Data Control in Blockchain Networks

GDPR aims to identify the data controller. Article 4 paragraph 7 of GDPR does provide that the data controller is the person or entity that determines the purposes and the data processing means.

When an entity decides to rely on a blockchain as opposed to another centralized database, it has decided on the means of processing personal data and qualifies as a data controller.

It is worth noting that the identification of the data controller is crucial even if the processing of the data is carried out illegally. This means that even when data processing takes place in a context that is illegal, the entity that controls the data processing in this context remains the data controller and must comply with the relevant obligations.

It is obvious that in data processing there are often multiple controllers who are responsible for their compliance with the GDPR. This is also often the case with the operation of a distributed database, such as a blockchain in which many participants can contribute to identifying the purposes and means of data processing.

Data Control in Private Blockchain Networks

In private blockchain networks, there is a defined legal entity (such as a company) that determines the means and in many cases the purposes of data processing. In this case, this entity is characterized as a data controller. However, there may be joint controllers in such cases. Those who use such infrastructure for their own purposes are also joint controllers.

When a team decides collectively to use a blockchain application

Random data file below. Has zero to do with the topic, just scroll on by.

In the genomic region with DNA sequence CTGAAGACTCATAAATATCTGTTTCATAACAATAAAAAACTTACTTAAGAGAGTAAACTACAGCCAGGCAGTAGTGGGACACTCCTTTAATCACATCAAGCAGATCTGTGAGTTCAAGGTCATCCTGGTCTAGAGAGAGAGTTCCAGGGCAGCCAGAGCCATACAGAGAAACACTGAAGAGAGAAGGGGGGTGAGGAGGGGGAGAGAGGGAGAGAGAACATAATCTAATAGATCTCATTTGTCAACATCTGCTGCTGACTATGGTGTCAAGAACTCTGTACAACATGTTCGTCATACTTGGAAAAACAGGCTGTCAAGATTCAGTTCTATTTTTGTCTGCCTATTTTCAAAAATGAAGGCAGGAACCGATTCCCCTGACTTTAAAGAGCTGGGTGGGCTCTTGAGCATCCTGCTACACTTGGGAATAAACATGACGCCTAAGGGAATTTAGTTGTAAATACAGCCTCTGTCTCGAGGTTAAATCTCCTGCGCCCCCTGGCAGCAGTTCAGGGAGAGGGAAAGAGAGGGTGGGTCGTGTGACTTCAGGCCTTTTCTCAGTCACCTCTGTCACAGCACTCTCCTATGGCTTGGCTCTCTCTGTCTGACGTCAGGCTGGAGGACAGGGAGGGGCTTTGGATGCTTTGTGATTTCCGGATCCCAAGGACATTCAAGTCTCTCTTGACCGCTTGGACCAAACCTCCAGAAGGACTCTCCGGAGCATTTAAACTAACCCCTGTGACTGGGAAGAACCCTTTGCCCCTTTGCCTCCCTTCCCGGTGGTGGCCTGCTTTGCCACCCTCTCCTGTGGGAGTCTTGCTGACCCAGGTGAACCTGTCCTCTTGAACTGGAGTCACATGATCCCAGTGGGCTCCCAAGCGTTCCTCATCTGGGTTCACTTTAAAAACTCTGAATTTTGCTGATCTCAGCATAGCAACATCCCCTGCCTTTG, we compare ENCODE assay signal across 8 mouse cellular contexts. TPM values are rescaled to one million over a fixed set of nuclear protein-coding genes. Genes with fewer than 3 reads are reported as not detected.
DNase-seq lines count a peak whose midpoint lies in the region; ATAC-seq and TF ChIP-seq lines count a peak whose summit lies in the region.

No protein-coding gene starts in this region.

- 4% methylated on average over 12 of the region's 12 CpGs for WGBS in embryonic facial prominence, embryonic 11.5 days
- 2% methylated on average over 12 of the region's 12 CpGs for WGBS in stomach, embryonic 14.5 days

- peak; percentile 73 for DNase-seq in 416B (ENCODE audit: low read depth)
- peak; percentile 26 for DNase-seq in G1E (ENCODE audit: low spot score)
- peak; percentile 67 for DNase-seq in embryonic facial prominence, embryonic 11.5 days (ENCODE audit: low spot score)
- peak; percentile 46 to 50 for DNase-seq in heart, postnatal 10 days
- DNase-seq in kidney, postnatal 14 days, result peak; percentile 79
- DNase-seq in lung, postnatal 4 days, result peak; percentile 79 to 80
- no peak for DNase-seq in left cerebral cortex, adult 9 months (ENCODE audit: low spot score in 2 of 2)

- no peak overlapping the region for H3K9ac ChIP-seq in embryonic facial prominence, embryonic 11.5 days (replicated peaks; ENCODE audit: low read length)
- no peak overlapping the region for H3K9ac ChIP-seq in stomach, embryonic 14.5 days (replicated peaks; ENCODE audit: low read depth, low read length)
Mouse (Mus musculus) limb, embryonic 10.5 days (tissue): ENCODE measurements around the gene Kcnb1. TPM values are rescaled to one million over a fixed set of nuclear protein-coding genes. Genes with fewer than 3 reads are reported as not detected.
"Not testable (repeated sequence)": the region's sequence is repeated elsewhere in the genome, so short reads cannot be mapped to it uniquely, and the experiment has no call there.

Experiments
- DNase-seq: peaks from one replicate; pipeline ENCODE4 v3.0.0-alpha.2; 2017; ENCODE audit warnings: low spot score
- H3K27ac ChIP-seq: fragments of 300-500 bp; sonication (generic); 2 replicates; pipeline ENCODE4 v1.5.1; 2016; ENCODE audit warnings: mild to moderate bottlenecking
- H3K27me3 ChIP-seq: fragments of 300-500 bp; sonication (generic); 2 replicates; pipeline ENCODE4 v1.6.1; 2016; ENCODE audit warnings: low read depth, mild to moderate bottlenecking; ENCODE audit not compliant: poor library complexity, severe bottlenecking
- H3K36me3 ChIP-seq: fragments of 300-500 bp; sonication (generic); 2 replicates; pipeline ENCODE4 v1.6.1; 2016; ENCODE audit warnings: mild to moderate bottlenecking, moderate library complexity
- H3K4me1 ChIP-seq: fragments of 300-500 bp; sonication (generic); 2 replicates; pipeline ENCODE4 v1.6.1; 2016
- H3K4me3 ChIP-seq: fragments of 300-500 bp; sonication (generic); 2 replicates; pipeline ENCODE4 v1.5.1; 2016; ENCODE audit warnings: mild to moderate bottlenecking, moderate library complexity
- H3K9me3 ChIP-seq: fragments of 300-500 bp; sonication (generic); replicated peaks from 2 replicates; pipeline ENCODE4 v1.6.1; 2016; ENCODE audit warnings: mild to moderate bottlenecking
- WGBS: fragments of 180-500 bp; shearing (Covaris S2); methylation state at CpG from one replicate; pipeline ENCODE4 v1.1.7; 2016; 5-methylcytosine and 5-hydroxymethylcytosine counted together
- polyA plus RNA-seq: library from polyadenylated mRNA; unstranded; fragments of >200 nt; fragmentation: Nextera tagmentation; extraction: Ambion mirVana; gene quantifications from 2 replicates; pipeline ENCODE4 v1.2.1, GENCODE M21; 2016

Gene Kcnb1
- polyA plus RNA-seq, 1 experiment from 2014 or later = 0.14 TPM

for its own purposes, the data controller should be designated from the outset. When different entities are joint controllers, they should conclude an agreement, defining the respective responsibilities, identifying
the entity to which they must contact to enforce their rights, and provide a contract for data protection authorities

Data Control in Public Blockchain Networks

When a data category is directly related to the infrastructure level of the blockchain, it becomes necessary to determine controllership at the infrastructure level. It is important to note that the identity of the data controller depends on their perspective. From a macroeconomic point of view, the purpose of the processing is to provide the relevant service, while the means are related to the software used by the nodes and the miners. At the microeconomic level, the purpose of editing is to record a specific transaction in a blockchain, while the means refers to the choice of platform. The microeconomic level is the most appropriate approach, as the data protection law deals with specific personal data elements.

Given this, the following is an analysis of which participants in a public blockchain may be classified as data controllers.